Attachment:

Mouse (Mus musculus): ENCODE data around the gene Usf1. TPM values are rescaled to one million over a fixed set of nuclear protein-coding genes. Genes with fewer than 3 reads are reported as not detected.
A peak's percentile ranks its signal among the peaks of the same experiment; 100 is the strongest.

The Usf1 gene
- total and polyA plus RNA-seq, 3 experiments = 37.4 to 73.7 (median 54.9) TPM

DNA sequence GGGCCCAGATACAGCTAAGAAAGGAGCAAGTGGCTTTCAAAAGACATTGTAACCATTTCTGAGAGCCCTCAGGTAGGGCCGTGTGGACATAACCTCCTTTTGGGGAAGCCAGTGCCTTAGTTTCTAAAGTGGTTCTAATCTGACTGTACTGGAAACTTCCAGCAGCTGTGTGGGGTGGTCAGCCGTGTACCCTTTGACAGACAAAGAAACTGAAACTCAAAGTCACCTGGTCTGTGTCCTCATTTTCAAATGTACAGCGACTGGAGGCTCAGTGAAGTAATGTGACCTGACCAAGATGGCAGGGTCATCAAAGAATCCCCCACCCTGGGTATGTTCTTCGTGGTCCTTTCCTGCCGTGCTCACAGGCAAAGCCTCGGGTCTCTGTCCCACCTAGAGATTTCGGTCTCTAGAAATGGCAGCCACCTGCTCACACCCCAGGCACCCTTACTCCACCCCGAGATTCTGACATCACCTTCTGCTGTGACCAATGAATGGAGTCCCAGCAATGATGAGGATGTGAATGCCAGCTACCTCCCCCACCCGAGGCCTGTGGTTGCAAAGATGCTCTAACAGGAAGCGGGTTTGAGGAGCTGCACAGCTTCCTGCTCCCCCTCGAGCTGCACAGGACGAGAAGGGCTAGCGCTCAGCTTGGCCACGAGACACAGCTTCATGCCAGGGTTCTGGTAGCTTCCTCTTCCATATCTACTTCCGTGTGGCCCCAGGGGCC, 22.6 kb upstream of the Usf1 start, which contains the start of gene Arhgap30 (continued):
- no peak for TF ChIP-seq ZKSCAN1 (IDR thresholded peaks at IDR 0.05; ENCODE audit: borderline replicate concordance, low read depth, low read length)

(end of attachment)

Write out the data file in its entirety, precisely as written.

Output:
Mouse (Mus musculus): ENCODE data around the gene Usf1. TPM values are rescaled to one million over a fixed set of nuclear protein-coding genes. Genes with fewer than 3 reads are reported as not detected.
A peak's percentile ranks its signal among the peaks of the same experiment; 100 is the strongest.

The Usf1 gene
- total and polyA plus RNA-seq, 3 experiments = 37.4 to 73.7 (median 54.9) TPM

DNA sequence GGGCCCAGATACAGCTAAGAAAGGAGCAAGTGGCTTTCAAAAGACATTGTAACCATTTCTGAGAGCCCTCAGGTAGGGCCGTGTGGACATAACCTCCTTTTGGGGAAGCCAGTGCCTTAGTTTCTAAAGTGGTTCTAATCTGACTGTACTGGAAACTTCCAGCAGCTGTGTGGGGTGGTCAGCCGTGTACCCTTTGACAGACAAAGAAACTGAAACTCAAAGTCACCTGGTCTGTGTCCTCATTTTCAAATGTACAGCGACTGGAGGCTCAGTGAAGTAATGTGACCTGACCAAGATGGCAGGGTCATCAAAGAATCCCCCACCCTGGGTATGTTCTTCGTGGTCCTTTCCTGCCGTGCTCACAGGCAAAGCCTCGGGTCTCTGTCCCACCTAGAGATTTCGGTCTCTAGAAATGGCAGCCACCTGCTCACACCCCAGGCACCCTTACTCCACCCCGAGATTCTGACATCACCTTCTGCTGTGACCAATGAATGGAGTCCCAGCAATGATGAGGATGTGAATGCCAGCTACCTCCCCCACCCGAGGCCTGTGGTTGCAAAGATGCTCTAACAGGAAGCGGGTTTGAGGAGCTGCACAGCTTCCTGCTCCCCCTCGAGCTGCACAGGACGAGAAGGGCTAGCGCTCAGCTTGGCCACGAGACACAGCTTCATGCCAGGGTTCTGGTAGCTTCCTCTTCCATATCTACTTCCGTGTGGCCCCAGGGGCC, 22.6 kb upstream of the Usf1 start, which contains the start of gene Arhgap30 (continued):
- no peak for TF ChIP-seq ZKSCAN1 (IDR thresholded peaks at IDR 0.05; ENCODE audit: borderline replicate concordance, low read depth, low read length)